Pharmacogenetics is a relatively new medical technology that helps ensure that employees suffering from chronic conditions are able to manage those conditions effectively. This increased effectiveness results in lower costs for prescription medications and reduces the duration and, potentially, the frequency of long term disability claims.
Although an intimidating word, pharmacogenetics is a simple solution to a complex problem. Pharmacogenetic testing determines how a person will respond to certain prescription medications based on their genetic makeup. The test helps people with chronic conditions get on the right medication, at the right dosage, sooner.
Pharmacogenetics is not to be confused with genetic tests used to determine ancestry nor does it predict the likelihood that someone may be susceptible to a particular disease.
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Pharmacogenetic testing focuses on medications used in the treatment of chronic conditions such as heart disease, epilepsy, diabetes, cancer, and mental health conditions such as anxiety and depression. A blood test or a saliva swab is taken to determine if the individual has certain gene variants which affect their reaction to certain medications.
Disclaimer: Not all conditions nor all medications are available for testing.
When taking medications, people fall into one of five metabolic groups: ultrarapid, rapid, normal, intermediate, or poor. The same genetic variant can still cause different reactions to different medications for the same condition. In other words, someone may be a poor metaboliser of Drug A but be a rapid metabolizer of Drug B, both of which are used to treat the same type of cancer.
Learning how a person reacts to specific medications for chronic conditions minimises trial and error. When a patient is diagnosed with depression, for example, a physician will prescribe a standard dose of the most commonly used medication. What frequently happens is that the patient starts medicating but suffers from unpleasant side effects or experiences no improvement at all.
The unpleasant side effects may be caused by the patient being a poor metabolizer of the drug, building up a toxic level quite quickly. The lack of improvement could be caused by the patient being a rapid metabolizer, and their body processing the medication so quickly that a standard eight-hour dose leaves their system in two hours.
In both cases, the patient feels frustrated and likely stops taking the medication. This results in repeated visits to the physician until the right drug and/or dosage is found—a process that can take months and may never uncover the right medication.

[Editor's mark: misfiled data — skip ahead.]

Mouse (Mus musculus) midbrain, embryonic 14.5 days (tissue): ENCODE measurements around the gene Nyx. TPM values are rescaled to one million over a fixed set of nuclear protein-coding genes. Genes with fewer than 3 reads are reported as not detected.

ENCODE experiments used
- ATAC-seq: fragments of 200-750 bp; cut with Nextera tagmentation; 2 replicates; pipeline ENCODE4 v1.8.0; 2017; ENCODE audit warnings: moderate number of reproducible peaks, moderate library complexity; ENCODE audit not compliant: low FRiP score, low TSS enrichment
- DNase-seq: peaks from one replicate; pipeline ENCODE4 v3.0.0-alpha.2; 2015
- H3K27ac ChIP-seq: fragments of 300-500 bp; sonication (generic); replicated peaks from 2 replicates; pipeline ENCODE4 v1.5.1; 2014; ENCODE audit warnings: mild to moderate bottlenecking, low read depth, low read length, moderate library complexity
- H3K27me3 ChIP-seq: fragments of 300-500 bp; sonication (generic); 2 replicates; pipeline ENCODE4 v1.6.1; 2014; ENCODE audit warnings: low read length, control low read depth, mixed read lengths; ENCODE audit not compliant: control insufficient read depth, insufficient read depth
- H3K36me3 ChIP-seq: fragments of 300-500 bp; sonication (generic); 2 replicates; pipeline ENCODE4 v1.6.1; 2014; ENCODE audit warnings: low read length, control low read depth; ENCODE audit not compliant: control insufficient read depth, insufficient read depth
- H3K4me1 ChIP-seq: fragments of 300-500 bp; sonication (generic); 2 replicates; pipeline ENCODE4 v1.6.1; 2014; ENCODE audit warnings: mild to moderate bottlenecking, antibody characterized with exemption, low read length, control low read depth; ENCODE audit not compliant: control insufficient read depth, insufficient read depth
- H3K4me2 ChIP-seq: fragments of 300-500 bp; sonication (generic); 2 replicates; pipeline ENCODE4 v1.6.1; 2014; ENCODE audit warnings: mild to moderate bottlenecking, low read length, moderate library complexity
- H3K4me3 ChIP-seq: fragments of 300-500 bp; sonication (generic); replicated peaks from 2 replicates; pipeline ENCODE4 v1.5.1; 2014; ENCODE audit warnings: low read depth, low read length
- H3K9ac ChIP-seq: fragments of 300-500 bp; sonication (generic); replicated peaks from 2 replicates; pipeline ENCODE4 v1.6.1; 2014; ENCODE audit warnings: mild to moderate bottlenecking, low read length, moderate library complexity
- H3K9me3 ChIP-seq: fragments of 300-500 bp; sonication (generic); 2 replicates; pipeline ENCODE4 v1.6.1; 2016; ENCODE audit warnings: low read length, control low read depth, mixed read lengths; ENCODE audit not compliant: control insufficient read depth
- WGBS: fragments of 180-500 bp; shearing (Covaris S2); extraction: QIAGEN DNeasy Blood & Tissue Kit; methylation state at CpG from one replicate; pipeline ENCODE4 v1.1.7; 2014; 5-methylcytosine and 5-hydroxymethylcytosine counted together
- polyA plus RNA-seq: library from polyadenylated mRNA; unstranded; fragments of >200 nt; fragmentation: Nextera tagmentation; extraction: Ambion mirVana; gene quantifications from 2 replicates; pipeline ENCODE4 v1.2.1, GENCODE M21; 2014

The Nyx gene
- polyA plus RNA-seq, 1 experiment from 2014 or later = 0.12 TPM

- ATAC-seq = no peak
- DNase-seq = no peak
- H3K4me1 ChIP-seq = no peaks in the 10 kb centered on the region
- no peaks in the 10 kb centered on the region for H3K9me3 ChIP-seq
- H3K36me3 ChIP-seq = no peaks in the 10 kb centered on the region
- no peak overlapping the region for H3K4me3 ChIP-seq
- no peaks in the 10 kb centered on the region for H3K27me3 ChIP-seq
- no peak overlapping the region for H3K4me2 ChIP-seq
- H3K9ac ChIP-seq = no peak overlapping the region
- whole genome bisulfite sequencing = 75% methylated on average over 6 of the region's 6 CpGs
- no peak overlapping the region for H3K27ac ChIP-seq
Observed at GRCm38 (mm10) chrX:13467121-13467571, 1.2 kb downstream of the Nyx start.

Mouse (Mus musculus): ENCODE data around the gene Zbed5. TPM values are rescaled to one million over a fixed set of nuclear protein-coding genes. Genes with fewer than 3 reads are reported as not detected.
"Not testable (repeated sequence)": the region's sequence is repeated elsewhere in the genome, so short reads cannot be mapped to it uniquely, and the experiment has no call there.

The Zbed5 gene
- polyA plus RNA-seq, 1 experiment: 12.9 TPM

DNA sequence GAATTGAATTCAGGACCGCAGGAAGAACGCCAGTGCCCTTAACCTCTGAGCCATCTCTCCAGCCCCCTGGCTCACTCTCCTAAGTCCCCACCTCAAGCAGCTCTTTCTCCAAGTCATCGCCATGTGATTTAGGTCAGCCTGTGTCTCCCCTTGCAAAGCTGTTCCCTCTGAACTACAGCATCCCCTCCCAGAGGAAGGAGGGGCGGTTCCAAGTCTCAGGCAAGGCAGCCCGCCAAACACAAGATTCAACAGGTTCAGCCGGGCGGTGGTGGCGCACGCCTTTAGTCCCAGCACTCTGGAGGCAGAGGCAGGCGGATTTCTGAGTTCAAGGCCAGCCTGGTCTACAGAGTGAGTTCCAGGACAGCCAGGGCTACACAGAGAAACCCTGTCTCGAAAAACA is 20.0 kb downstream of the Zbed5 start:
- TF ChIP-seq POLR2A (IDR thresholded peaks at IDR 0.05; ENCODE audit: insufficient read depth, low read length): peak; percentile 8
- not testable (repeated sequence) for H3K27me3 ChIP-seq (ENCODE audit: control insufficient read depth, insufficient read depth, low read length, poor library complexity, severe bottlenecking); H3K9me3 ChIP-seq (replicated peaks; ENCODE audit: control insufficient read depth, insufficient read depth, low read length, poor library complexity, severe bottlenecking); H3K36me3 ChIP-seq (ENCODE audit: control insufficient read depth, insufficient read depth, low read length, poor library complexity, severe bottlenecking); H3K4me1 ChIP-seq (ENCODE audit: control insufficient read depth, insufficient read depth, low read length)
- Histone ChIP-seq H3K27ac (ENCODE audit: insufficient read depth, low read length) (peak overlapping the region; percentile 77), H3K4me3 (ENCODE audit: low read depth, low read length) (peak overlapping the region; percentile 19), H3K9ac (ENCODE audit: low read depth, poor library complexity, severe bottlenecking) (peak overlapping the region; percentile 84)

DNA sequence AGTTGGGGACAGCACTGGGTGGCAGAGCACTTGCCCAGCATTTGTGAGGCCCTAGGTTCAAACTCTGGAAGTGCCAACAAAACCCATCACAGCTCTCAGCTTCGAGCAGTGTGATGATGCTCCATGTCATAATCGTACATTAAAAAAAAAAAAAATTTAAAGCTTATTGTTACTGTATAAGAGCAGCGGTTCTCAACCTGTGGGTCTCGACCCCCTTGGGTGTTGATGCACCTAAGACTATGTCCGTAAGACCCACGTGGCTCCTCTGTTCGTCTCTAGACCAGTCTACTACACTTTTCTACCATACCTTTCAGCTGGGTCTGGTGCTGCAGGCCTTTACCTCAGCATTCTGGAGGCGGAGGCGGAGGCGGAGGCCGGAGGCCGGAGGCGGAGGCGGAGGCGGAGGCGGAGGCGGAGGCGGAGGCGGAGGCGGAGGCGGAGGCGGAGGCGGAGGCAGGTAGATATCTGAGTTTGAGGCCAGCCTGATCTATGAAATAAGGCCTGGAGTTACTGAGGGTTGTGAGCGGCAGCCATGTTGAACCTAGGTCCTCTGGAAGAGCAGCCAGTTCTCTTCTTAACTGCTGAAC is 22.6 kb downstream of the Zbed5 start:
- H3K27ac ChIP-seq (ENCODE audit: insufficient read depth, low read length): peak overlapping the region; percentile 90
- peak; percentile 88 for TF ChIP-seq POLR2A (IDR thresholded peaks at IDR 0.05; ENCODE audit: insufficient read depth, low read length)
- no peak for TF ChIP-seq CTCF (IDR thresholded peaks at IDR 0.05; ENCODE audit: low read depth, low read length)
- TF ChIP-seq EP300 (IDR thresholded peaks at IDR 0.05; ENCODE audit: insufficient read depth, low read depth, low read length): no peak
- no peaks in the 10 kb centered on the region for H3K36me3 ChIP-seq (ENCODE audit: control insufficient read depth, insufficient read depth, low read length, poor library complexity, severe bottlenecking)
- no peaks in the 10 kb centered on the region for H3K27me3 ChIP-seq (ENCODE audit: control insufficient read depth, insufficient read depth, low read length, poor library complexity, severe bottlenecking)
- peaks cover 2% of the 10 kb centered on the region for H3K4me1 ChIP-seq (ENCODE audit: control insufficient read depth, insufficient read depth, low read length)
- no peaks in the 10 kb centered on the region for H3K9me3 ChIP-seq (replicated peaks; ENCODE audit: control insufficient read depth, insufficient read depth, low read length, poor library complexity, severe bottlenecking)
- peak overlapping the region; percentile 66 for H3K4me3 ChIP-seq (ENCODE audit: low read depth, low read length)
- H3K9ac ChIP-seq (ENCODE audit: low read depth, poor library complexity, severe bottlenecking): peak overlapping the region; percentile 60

There are two primary ways in which pharmacogenetics help control costs. The first is designed to shorten the duration of long-term disability claims in the employee population. The second allows physicians to prescribe medications more precisely, which results in fewer adverse drug reactions and better health for both employees and their dependents.
To date, pharmacogenetic testing has been utilised primarily by insurance companies for plan members on long-term, and sometimes short-term, disability claims. Insurers offer claimants suffering from one of the measurable conditions the opportunity to undergo testing in order to better tailor their treatment plan. A study by Greenshield Canada focused on the use of testing to help treat plan members suffering from mental health conditions. As summarized in a Benefits Canada article, the study found that patients receiving pharmacogenetics-guided treatment reported significantly greater improvements over a six-month period across a range of outcome measurements, including severity of depression and anxiety, as well as level of disability.
Given that mental health conditions such as depression are either the primary reason or a co-morbidity factor in most long-term disability claims, having a tool available which improves outcomes should translate into less pressure on the disability income pools thus resulting in more favourable LTD premiums over time.
The second way pharmacogenetic testing can help control costs is more proactive. Employees or their dependents who are currently suffering from, or recently diagnosed with, a chronic condition can be offered testing. While such tests increase costs in the short term, savings occur due to the overall spend on prescription medications being reduced through the disruption of the trial and error cycle and better drug adherence.
Savings will also occur outside of the benefit plan through a reduction in presenteeism and absenteeism due to improved health.
Pharmacogenetic testing is likely already available to any employee currently receiving short or long-term disability benefits through a Canadian insurer. To expand testing so that it becomes more of a preventative measure, employers can allow the expense to be reimbursed through an Healthcare Spending Account or in some cases, paid through the core plan.
Currently, Life Labs offers genetic testing to individuals for $500. It is expected that as additional players enter the market, the price will fall.
According to a study by Express Scripts Canada, the top 5% of claimants are responsible for 52% of prescription drug spend. Most of that spend consists of a long trial and error period to treat a common chronic condition that’s covered by pharmacogenetic testing. Given that your total spend could be reduced, doesn’t it make sense to add this benefit to your employee health plan?